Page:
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National Amateur Press Association
Monthly Bundle Sample, Boxwooder 357, p.1
The Boxwooder 354, January 1999

"Exposition, criticism, appreciation is work for second-class minds."

G. H. Hardy, A Mathematician's Aplogy

Every since I can remember I have read almost as easily and constantly as I breathe. A large portion of what I read can only be described as trash — whodunits, science fiction, indifferent novels. Formerly I almost never quit a book before finishing it no matter how worthless it proved to be. However, beginning cataracts and general dissolution of age have lately been making sustained reading something of a chore. My first reaction was to quit any book that I found lacking, and my second was to limit the amount of trash books that I even started.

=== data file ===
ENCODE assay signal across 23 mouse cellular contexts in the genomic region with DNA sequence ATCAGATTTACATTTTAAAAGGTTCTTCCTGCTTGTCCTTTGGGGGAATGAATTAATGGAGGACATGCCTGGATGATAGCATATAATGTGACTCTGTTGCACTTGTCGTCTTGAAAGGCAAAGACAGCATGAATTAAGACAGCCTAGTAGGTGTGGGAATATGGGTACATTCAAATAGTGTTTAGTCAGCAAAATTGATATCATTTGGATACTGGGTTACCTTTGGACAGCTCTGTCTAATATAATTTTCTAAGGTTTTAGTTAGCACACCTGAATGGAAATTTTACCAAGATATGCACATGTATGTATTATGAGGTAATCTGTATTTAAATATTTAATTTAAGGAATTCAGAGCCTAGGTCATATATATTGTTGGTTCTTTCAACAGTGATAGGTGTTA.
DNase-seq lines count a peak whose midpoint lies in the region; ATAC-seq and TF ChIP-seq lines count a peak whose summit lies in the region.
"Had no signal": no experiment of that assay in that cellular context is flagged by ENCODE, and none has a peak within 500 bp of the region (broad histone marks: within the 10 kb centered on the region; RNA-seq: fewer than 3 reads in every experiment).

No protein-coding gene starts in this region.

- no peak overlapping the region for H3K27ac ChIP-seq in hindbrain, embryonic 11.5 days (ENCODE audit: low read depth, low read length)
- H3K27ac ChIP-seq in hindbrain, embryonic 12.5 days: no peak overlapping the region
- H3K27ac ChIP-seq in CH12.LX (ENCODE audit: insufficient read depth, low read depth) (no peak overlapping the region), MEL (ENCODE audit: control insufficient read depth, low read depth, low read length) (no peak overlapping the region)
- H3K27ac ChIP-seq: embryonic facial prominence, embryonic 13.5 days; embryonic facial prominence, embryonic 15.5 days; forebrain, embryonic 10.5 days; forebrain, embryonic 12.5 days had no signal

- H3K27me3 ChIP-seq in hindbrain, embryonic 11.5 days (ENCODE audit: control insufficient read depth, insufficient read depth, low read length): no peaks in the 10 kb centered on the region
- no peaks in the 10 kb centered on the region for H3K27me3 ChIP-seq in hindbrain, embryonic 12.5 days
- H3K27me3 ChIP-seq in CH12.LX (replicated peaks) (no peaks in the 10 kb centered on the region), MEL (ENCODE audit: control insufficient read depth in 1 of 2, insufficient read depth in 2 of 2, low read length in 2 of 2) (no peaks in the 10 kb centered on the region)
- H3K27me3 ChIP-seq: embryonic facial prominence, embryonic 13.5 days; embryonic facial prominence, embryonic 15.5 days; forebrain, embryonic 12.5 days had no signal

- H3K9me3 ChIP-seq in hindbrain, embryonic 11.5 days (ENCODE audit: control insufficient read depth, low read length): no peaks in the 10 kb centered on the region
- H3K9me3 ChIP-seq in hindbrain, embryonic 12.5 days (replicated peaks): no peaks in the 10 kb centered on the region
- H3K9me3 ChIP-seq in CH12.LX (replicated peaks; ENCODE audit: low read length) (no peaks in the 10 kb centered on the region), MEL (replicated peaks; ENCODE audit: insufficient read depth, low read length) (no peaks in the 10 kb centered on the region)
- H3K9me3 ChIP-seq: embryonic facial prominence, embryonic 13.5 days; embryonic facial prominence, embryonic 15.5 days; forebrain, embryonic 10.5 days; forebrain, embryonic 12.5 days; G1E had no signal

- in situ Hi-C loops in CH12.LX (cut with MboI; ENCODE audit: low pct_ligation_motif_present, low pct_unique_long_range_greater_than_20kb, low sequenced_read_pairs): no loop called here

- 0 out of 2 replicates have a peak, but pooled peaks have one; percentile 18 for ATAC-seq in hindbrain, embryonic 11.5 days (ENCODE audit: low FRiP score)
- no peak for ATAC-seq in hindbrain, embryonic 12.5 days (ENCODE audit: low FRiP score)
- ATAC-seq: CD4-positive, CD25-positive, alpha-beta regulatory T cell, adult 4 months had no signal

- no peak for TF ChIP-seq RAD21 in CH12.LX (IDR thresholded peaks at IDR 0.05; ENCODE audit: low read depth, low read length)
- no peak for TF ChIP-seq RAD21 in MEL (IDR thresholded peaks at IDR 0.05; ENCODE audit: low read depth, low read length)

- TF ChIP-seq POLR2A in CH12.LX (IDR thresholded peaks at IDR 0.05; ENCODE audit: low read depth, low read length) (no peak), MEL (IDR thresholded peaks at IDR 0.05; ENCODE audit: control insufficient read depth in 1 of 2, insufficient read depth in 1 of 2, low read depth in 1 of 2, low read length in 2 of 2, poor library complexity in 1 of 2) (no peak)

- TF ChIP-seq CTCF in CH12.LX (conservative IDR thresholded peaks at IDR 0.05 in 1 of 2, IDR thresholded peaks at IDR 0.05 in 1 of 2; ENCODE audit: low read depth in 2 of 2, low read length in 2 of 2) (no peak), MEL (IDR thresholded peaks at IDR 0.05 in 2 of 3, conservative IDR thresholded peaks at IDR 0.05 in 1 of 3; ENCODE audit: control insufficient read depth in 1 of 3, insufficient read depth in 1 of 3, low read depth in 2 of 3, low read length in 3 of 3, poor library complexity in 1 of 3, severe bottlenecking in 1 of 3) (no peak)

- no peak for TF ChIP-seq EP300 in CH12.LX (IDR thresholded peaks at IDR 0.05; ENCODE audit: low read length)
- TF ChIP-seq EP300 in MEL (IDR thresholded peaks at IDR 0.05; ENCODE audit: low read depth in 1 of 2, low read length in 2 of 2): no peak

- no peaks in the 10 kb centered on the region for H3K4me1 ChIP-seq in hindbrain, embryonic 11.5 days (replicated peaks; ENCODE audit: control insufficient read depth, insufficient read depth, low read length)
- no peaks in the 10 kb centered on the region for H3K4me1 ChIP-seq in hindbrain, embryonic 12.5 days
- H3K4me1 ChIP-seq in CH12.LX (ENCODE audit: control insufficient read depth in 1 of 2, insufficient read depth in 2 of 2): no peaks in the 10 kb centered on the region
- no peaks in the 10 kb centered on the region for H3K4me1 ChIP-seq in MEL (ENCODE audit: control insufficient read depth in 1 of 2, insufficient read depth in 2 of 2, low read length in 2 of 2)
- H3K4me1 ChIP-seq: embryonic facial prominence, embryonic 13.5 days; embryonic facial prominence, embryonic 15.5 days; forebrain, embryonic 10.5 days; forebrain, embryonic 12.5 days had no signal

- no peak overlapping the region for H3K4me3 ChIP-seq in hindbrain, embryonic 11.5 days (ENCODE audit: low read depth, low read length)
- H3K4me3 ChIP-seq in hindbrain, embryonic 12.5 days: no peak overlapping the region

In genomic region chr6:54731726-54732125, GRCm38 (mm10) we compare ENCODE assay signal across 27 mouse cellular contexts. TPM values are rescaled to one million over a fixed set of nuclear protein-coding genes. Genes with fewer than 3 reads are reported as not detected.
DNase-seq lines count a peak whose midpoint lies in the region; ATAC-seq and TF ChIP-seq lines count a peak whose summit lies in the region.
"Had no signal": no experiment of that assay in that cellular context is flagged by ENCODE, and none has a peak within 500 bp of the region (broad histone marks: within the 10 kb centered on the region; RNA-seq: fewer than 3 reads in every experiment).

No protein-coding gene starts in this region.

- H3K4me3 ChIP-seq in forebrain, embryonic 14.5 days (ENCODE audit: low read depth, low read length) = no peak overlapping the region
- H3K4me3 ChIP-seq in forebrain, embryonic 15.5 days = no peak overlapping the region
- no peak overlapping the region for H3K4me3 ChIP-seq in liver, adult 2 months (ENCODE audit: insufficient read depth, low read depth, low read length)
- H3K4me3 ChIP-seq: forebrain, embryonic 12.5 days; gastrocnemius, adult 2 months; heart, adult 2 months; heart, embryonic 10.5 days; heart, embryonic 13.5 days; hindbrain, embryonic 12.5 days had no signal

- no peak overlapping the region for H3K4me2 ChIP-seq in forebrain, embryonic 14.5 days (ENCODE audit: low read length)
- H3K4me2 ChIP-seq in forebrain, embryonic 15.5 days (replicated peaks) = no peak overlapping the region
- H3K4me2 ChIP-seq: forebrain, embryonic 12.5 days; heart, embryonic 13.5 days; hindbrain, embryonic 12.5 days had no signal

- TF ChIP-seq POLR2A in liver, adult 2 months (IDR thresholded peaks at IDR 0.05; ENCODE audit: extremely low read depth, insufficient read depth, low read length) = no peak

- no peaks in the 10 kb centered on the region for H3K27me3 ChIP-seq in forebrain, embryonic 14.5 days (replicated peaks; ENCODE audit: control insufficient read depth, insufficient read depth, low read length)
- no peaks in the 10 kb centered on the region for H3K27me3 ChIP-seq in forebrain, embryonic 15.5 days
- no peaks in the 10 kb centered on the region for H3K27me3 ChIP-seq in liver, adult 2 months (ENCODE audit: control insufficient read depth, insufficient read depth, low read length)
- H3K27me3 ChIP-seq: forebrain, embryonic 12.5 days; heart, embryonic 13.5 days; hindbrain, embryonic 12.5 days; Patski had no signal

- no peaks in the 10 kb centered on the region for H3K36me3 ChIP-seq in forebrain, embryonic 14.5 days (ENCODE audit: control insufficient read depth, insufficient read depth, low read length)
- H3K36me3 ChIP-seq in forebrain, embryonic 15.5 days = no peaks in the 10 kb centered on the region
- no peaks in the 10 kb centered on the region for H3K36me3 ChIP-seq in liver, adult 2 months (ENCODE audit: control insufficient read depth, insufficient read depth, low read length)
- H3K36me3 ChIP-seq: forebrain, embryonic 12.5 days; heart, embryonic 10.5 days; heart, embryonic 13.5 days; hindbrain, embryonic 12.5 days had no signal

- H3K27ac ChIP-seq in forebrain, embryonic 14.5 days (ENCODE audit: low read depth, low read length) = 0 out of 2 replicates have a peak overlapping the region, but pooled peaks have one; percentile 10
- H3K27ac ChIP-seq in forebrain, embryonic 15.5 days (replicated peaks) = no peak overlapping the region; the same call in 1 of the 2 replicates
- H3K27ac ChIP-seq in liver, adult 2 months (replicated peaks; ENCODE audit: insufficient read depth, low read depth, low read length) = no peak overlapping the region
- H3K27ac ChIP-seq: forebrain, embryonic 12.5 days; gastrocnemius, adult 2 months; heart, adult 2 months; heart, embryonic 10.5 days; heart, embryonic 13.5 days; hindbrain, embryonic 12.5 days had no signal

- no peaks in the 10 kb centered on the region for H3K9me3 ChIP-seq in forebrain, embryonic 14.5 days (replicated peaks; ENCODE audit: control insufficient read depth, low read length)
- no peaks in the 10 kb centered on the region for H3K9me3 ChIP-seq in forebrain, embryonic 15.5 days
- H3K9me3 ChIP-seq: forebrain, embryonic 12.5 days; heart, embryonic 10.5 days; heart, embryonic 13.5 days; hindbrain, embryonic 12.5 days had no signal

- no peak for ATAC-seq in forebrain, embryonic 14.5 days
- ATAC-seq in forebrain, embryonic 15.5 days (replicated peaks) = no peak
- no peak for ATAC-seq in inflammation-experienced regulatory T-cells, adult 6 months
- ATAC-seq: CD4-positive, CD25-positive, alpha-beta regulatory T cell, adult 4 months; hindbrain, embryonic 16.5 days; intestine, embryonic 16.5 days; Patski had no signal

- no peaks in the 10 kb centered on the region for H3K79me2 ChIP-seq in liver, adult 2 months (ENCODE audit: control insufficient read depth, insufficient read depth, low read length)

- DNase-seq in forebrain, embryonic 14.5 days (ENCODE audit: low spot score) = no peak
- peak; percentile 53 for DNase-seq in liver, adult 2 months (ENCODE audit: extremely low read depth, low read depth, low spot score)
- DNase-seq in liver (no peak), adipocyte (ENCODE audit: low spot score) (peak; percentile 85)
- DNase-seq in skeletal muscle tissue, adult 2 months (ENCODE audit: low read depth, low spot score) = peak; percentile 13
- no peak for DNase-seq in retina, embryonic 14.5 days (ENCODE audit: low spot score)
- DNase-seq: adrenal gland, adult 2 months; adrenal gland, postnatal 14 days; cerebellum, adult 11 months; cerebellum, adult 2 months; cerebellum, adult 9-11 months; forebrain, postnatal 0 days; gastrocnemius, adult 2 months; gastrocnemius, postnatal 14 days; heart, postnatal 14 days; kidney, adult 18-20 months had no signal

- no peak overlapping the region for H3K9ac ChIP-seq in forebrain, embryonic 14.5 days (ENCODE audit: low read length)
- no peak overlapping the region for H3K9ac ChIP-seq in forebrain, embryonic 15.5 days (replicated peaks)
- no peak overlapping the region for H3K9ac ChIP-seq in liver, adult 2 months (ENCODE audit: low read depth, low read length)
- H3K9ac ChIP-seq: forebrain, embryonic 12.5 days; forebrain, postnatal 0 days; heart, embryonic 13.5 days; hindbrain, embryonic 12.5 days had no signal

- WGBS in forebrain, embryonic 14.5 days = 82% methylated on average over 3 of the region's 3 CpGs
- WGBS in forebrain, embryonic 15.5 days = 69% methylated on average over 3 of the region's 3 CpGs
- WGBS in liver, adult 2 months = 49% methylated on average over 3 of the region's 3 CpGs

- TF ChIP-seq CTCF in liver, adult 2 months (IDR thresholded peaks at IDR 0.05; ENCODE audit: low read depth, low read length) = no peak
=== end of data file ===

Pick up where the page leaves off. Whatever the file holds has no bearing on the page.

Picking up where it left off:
For the last couple of years I have been mainly reading books on cosmology, physics, and mathematics. Reading about mathematics and mathematicians has revived some regret that I did not continue in mathematics in school though it would likely have been disastrous.

Nearly sixty years ago I had just about decided that I wanted to be a mathematician. One day my physics teacher, William Wineland, asked me if I intended to major in physics. I told him I was inclined to choose mathematics. He said, "I doubt if you know what mathematics is. Physics is probably much more like what you think mathematics is. Physics deals with problems of mass, velocity, mechanics, gas dynamics, and all sorts of real problems requiring quite high-level math. Mathematicians just prove theorems about nothing useful or comprehensible. They consider useful math to be almost shameful and do not want to be associated with applications. Think about it a while and come and talk to me later."


    Last updated: 03/05/2000